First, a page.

4/ The Supreme Court rejected the Trump administration's request to automatically reject asylum bids by immigrants who illegally cross the U.S-Mexico border. Federal immigration law says people may apply for asylum "whether or not at a designated port of arrival" and "irrespective of such alien's status." The Trump policy would require all asylum claims to be made at official ports of entry. (Bloomberg / Washington Post / The Guardian)

poll/ 58% of Americans believe Trump tried to obstruct the investigation into his campaign's ties to Russia. 38% believe Trump did something illegal, 34% believe he did something unethical, but not illegal, and 25% Americans believe Trump did nothing wrong. (Associated Press)


Notables.

  1. Justice Ruth Bader Ginsburg underwent surgery to remove two cancerous nodules from her left lung. After the surgery, her thoracic surgeon said the nodules were malignant and that "there was no evidence of any remaining disease" and "scans performed before surgery indicated no evidence of disease elsewhere in the body." (New York Times / CNN)

  2. A U.S. intelligence report concludes that Russia, China, and Iran "conducted influence activities and messaging campaigns" targeting the midterm elections. Dan Coats, the director of national intelligence, said they did not compromise the voting systems, however. (New York Times)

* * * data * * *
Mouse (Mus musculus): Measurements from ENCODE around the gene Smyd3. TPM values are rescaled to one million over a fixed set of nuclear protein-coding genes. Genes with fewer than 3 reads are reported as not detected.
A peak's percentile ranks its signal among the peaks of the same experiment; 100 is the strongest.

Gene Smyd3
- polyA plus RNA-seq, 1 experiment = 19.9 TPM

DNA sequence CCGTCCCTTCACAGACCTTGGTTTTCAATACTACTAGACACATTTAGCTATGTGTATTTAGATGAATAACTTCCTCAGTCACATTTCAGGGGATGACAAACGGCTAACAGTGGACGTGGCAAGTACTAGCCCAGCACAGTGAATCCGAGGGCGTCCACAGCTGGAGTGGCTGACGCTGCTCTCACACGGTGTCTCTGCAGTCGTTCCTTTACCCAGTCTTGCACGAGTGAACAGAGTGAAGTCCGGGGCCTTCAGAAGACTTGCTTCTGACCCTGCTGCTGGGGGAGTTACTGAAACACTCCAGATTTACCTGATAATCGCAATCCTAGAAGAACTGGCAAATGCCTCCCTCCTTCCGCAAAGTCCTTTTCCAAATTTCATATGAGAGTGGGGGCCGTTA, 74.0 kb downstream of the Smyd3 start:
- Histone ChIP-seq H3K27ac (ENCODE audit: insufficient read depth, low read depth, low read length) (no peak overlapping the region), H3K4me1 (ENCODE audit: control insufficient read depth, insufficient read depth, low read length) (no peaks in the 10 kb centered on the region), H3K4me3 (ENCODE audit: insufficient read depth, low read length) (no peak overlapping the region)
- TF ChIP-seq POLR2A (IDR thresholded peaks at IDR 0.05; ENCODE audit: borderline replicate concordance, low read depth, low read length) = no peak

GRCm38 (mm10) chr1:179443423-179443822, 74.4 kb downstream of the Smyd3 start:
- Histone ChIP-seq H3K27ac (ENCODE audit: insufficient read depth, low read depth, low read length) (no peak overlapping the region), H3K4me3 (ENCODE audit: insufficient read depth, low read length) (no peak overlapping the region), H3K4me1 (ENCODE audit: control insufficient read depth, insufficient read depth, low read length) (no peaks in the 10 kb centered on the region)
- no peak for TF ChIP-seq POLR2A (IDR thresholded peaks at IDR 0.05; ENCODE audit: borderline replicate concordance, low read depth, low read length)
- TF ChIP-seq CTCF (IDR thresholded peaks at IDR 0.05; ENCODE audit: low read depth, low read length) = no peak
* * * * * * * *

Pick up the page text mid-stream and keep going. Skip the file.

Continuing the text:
3. Republican megadonor Robert Mercer has retreated from financially backing Trump's agenda. The Mercers gave just over $25 million to conservative causes in 2016. This year the family gave $6.4 million to Republicans – the lowest amount since 2012. (CNBC)

  4. Trump is already souring on Mick Mulvaney over a two-year-old video where Mulvaney calls Trump "a terrible human being." Mulvaney hasn't started as acting White House chief of staff yet. Trump was reportedly "furious" when he heard about the footage. In a separate interview from 2015, Mulvaney called Trump's view on a border wall "simplistic," absurd and almost childish." (Axios / CNN)

  5. Trump complained to aides that it's unfair he is being blamed for the market's downturn and concerns of an economic slowdown. Trump has repeatedly pointed to market gains as proof that his economic policies are working and that the country is thriving under his leadership. Unless an end-of-year rally emerges, 2018 will be the worst year for U.S. stocks since 2008 and the S&P 500 on track for its worst December since the Great Depression. (Washington Post)

  6. The Dow had its worst week since the financial crisis in 2008 – down nearly 7%. The Nasdaq closed in a bear market and the S&P 500 was on the brink of one itself – down nearly 18% from its record earlier this year. (CNBC)

  7. One Republican close to the White House described Trump as in "a tailspin," acting "totally irrationally," and "flipping out" over criticisms from conservatives calling him a "gutless president," and questioning whether he would ever build a wall. (Washington Post)